1. Last summer I began to downsize our household contents, and I am still working on this enormous job! Our spare room is full of boxes to donate in a timely fashion (timely being the church's spring garage sale/non-profit fundraiser). I struggle letting go of books, mementos, fabric, and stuff we could need but not right now. Some areas are getting a second decluttering. I have a huge list of hiding places that still need to be sorted. It makes me feel low-maintenance and environmentally awesome; I certainly do know what you're going through. Best of luck! There are many, many encouraging blogs out there that have great ideas for becoming minimalist....it's nice to know there are other struggling under the mountain of stuff, too.

  2. I'm pretty sure my marriage won't survive unless we downsize our stuff. We're seasonally oriented with our stuff. Inside stuff is important to tolerating winter; outdoor stuff helps us thrive in spring, summer, and fall. It's all the in-between stuff that begins to suffocate us. I'm the primary hoarder of stuff so it's my job to clear it out but when there's so much else going on, it's hard to prioritize. Glad I'm not the only one who struggles with this. Thanks for your insightful reminder to be intentional with the stuff I have.

  3. Amen! Wow, you hit the nail on the head. I don't know why I have such a hard time throwing things away. Indecisiveness and sentimentality are qualities I have that certainly don't help. I'm trying to learn how to "LOVE" getting rid of stuff. I'm a slow learner... but I'm gradually starting to like it. I don't know whether to envy or completely pity minimalists. You know? But I DO want to seriously demolish my empty desire for "more, more, more, more". Your closing suggestions/ reflections are very helpful. Good luck to you!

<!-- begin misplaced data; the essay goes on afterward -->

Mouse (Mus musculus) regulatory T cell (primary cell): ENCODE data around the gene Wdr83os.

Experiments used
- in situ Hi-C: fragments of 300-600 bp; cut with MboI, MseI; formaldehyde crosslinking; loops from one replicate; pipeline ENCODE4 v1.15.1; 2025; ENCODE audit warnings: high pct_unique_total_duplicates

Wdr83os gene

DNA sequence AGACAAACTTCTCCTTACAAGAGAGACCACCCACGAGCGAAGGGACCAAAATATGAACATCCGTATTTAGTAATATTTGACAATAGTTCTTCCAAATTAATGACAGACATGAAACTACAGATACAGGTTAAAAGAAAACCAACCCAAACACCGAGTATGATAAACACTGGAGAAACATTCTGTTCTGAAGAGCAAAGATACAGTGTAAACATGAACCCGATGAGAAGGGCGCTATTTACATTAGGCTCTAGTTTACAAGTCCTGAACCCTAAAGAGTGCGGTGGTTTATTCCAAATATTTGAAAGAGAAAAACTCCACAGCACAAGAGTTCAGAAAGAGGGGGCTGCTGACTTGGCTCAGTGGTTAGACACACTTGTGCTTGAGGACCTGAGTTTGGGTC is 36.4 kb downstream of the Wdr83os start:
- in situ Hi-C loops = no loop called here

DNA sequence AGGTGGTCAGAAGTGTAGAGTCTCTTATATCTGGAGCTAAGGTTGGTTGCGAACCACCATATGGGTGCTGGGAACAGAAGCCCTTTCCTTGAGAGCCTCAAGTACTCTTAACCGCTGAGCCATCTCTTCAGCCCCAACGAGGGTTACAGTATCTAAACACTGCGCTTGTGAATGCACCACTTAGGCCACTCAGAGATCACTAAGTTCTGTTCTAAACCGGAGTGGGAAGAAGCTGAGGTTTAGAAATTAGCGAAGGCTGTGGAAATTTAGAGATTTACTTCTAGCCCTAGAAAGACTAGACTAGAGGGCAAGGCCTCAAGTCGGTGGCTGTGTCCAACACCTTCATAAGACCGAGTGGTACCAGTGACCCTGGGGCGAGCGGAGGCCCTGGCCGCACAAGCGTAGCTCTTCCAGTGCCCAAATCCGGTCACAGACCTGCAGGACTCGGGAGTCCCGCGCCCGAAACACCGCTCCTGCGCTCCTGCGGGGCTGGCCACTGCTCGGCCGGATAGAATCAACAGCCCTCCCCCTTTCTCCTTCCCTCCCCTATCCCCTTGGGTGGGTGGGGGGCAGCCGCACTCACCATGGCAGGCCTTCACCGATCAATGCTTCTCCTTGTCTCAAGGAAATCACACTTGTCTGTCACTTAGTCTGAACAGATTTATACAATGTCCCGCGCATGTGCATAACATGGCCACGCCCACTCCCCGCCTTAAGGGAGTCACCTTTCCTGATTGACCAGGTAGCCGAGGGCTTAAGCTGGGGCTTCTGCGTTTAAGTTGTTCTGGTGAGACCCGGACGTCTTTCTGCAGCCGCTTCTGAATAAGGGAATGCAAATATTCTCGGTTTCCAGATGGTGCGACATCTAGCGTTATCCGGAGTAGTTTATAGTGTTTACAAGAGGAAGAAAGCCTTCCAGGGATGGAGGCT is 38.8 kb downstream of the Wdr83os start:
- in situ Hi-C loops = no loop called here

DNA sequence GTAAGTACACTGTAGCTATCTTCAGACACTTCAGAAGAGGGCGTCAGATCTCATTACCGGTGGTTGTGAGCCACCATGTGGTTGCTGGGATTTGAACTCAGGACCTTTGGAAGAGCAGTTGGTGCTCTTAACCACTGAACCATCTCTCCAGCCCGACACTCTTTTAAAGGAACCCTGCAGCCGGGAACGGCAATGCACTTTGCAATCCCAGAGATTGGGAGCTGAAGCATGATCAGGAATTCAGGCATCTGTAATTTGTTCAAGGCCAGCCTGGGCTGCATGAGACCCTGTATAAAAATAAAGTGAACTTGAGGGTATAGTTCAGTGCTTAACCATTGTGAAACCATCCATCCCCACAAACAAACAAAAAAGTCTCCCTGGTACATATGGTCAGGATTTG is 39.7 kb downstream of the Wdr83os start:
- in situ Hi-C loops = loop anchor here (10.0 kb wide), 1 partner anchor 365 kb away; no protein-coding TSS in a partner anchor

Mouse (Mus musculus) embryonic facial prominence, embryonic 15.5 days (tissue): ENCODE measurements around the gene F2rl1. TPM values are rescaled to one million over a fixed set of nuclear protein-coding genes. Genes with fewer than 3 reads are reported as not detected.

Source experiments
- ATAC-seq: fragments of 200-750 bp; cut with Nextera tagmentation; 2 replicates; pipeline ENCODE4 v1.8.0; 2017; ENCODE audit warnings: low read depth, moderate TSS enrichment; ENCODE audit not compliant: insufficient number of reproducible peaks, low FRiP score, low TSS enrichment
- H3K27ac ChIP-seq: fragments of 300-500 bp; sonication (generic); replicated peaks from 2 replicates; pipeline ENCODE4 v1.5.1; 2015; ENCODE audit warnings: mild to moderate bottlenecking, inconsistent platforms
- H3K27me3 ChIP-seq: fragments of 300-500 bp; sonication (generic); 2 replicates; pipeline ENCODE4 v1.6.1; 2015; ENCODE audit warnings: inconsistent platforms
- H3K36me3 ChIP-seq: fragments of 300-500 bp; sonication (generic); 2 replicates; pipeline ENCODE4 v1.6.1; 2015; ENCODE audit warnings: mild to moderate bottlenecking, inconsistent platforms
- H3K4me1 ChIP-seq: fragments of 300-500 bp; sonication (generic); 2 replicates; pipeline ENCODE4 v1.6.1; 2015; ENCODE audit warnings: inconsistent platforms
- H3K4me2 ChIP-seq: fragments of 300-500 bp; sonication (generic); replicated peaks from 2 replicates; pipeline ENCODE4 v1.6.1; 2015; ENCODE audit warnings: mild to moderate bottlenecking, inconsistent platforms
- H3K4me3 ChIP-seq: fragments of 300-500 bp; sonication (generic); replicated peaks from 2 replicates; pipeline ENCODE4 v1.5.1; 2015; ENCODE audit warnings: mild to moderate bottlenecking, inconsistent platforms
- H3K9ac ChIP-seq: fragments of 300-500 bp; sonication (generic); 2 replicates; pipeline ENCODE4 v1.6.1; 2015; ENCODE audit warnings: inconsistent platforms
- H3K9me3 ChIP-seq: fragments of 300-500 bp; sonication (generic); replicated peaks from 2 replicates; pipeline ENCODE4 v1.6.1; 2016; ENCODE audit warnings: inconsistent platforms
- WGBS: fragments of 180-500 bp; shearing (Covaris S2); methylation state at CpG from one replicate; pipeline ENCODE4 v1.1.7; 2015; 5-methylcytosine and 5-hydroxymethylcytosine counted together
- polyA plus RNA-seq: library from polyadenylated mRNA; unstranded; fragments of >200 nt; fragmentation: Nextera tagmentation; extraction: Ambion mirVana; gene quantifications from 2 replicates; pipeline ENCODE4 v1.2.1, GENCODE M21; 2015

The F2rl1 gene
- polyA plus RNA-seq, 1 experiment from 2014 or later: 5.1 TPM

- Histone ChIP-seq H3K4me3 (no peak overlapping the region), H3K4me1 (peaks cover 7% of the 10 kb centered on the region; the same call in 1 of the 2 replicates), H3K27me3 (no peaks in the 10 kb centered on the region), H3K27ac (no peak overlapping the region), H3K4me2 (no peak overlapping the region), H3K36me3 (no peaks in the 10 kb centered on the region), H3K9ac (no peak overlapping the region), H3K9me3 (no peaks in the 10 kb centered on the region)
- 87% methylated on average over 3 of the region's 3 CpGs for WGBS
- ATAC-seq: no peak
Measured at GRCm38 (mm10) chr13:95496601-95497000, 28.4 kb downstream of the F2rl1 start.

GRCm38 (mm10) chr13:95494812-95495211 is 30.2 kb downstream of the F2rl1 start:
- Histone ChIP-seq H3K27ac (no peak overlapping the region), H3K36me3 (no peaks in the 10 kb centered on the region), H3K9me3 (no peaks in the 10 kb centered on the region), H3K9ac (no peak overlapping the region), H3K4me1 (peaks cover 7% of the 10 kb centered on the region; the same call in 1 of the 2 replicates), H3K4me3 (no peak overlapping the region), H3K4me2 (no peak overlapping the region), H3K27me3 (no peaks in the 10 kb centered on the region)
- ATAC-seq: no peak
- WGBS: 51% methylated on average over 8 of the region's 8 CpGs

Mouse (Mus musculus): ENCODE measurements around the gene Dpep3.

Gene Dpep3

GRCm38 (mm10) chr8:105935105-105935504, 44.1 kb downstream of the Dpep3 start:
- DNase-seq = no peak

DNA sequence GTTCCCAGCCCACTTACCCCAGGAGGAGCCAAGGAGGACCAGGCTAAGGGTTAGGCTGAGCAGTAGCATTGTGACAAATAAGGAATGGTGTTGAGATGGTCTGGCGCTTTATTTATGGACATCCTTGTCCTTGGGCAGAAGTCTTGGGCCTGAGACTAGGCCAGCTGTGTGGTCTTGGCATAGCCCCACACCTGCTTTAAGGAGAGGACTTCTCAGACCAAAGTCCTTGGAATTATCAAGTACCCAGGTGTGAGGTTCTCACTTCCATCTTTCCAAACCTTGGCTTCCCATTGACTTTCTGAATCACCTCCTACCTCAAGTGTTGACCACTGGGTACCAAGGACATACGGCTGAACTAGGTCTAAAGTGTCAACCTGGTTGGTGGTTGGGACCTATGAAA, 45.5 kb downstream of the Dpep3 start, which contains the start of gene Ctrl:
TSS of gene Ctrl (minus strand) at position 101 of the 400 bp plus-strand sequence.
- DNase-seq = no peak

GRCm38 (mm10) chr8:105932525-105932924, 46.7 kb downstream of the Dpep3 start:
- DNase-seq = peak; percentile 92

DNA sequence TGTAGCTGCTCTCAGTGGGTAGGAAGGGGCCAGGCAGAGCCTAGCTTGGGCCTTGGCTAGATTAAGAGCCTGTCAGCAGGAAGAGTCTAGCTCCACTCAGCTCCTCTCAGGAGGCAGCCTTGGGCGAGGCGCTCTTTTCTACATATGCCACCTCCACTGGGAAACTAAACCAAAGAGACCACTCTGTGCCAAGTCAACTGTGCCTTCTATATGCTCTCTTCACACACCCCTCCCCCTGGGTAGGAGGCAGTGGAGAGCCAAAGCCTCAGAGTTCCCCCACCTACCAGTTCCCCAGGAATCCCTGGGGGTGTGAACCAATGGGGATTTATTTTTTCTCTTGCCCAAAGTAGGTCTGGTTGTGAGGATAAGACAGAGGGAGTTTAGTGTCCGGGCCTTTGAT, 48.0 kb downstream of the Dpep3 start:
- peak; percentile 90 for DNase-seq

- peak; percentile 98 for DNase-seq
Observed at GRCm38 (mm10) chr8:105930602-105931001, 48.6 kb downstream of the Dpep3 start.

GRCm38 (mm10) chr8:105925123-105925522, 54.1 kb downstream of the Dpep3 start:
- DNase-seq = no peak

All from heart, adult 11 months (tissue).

4. It's been a long progress in our house to get rid of stuff. Every time I make a trip to drop off stuff, I feel good. Then I get back home and groan cause we still have so much stuff. We currently have a huge pile of stuff to donate, it's just a matter of getting it out the door.

    We are going to be traveling for the next few weeks and I've decided that, for the most part, whatever we didn't truly miss would be donated.